During the day we visited 2 work spaces in order to help us see what environment various artists worked in. The two we visited were Fraiser Muggerige’s studio, Please don’t bend and we dropped in on Toby Leigh. The two spaces differed greatly from each other.
The first was a very small studio which was in one room which seemed to be in a house. The studio shared their space with another, making it even more cramped than previously thought. The amusing side to the cramped bit was that he forgot we were coming down we all squished into one corner like a little family in order to hear what he was saying and not to disturb the other party which were working on the other side of the room. We sat for about an hour and listened to him tell us about what he does (mostly book/catalogue design) and how his industry worked. He showed us a couple of projects he had finished such as Catch Me Daddy and the British art show gallery which were of no interest to me but interesting to hear and learn about how they came to fruition. He also showed us various paper samples from book covers, calling some hideous and others cool, in order to show us different types of paper and techniques that could be used on them such as embossing. Muggeridge’s business was somewhat well known and ‘organised’ (an artists version of organised) in comparison to the second studio we visited.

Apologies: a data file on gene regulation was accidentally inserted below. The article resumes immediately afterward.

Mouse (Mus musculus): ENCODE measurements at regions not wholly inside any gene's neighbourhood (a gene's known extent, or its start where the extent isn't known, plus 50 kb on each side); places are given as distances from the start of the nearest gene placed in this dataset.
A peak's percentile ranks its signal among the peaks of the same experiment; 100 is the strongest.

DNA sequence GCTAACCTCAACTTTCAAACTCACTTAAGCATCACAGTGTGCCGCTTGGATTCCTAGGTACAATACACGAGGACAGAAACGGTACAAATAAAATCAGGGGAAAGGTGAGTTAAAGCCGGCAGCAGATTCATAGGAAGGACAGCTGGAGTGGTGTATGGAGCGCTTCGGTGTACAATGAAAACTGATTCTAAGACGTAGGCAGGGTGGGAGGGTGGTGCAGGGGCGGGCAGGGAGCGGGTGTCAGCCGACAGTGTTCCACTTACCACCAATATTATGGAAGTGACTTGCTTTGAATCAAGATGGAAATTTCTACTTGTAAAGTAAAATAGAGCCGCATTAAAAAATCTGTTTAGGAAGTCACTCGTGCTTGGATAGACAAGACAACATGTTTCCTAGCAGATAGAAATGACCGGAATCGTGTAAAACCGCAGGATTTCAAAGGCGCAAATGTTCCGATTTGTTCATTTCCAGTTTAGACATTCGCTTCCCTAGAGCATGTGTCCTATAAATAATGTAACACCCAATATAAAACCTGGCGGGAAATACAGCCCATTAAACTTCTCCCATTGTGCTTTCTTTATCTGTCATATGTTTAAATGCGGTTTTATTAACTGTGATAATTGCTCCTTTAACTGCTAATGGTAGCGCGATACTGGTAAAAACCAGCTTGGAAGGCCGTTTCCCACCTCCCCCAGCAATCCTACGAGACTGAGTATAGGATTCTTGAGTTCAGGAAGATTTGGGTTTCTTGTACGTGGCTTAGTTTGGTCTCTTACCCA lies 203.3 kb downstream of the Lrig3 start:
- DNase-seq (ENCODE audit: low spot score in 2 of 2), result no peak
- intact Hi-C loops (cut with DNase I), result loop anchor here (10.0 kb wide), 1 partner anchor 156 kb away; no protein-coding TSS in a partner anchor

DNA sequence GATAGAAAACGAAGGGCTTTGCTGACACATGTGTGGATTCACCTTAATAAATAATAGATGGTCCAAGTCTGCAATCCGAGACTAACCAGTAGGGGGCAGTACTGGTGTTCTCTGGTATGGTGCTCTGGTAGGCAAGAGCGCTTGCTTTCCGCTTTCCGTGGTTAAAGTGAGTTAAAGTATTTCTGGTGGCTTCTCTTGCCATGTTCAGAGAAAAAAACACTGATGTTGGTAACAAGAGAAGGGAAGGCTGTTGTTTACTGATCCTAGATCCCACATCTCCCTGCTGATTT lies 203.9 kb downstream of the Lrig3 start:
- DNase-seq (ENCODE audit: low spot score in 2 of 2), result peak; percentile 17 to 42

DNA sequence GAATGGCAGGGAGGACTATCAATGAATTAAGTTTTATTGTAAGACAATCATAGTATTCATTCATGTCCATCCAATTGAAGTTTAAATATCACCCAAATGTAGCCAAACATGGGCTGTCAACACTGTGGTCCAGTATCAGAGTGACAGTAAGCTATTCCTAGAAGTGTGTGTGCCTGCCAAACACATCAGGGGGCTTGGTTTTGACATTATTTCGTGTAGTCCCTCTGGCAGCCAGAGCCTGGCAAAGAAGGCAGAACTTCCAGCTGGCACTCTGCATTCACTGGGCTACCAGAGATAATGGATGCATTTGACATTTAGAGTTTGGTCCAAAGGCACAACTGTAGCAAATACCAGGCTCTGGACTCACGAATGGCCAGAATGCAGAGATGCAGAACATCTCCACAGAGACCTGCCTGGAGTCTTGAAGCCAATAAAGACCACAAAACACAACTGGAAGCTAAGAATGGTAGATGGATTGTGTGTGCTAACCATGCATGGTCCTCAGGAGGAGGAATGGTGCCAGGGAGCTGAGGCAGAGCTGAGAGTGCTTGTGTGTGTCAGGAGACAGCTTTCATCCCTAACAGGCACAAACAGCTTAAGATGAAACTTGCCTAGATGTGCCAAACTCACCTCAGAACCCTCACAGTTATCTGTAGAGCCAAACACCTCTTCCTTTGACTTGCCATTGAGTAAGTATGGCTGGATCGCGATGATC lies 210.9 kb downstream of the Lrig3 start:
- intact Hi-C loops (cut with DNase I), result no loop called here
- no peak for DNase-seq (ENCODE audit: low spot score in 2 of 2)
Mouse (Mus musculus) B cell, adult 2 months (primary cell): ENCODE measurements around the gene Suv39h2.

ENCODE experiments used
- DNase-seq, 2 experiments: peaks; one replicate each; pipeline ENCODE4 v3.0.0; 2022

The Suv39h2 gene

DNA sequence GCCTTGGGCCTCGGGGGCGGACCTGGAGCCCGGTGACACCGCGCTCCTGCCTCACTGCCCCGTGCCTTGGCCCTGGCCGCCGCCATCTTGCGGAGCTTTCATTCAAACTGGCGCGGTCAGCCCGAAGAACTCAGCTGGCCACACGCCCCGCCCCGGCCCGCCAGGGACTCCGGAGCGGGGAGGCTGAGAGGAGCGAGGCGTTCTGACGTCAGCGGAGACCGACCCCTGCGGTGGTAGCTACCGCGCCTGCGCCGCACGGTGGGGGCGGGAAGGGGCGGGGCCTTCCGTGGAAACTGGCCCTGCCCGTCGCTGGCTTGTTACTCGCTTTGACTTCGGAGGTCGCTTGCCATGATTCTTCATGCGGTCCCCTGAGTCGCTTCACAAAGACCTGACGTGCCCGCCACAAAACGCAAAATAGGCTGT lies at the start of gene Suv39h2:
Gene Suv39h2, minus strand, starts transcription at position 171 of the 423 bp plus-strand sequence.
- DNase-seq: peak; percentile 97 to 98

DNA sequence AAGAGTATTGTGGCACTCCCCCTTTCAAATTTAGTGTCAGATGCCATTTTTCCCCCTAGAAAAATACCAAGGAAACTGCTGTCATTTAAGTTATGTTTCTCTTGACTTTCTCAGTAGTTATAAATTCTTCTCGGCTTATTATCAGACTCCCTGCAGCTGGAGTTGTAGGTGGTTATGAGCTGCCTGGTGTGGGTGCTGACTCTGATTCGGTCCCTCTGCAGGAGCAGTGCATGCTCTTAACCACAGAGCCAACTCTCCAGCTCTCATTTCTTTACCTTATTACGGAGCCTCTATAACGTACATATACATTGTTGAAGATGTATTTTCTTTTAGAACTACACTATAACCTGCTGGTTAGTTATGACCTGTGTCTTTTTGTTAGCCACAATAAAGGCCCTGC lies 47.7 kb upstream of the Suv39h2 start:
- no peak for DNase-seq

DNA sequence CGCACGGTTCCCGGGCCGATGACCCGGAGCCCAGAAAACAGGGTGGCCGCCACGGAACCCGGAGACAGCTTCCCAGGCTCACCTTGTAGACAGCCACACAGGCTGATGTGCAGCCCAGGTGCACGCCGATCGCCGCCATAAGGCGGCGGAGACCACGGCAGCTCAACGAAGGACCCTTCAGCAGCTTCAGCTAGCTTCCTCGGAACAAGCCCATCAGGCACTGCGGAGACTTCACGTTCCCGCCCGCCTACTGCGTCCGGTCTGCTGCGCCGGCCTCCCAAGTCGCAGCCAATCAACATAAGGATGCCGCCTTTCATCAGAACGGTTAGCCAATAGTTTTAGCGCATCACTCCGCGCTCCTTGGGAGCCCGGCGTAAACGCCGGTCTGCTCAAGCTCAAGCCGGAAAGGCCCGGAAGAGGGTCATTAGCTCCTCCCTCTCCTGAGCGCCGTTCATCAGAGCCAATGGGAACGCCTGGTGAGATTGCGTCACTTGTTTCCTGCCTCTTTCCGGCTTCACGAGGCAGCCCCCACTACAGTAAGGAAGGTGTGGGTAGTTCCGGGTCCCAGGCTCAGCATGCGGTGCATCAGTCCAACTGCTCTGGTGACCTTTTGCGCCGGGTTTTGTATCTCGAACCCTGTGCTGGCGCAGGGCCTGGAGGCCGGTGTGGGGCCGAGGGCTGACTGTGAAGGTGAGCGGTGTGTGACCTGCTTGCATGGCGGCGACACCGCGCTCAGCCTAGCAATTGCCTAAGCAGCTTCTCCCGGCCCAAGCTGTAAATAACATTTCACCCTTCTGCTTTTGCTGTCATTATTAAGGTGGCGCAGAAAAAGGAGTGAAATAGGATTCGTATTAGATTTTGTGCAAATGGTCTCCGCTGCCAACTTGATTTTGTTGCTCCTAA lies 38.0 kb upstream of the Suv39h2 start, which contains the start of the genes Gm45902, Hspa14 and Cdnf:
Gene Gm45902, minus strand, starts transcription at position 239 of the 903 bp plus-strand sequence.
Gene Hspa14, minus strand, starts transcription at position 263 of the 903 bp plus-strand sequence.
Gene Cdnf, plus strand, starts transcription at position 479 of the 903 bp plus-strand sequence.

The second studio was comprised of numerous different artists, illustrators and photographers as well as other companies on other floors, I would say the building was more than around 10x the size of Muggeridges’s room. We met and spoke with Toby who was an illustrator that worked under two different names for his two different styles of drawing, Toby Leigh and Tobatron. He told us a little anecdote about his olympic project that gained a lot off attention that was both good and bad. He told us about the importance of having others work around you whether they be from the same or different profession as it can help give a different view on your work and provide opinions that you wouldnt have if you were a work at home freelancer. We toured the rest of the building and saw other companies as well as the facilities which was interesting to see and it was difficult to imagine how they all worked in one building, but it functioned perfectly. Toby’s way of working seemed more relaxed and spacious although the help of colleagues from the same company, such as Muggeridge’s, who know what the brief is would also be an asset in comparison to working alone.
Overall both work systems have pros and cons however I prefer Toby’s way of working for yourself and what you believe in rather than being part of a company where you are somewhat more limited.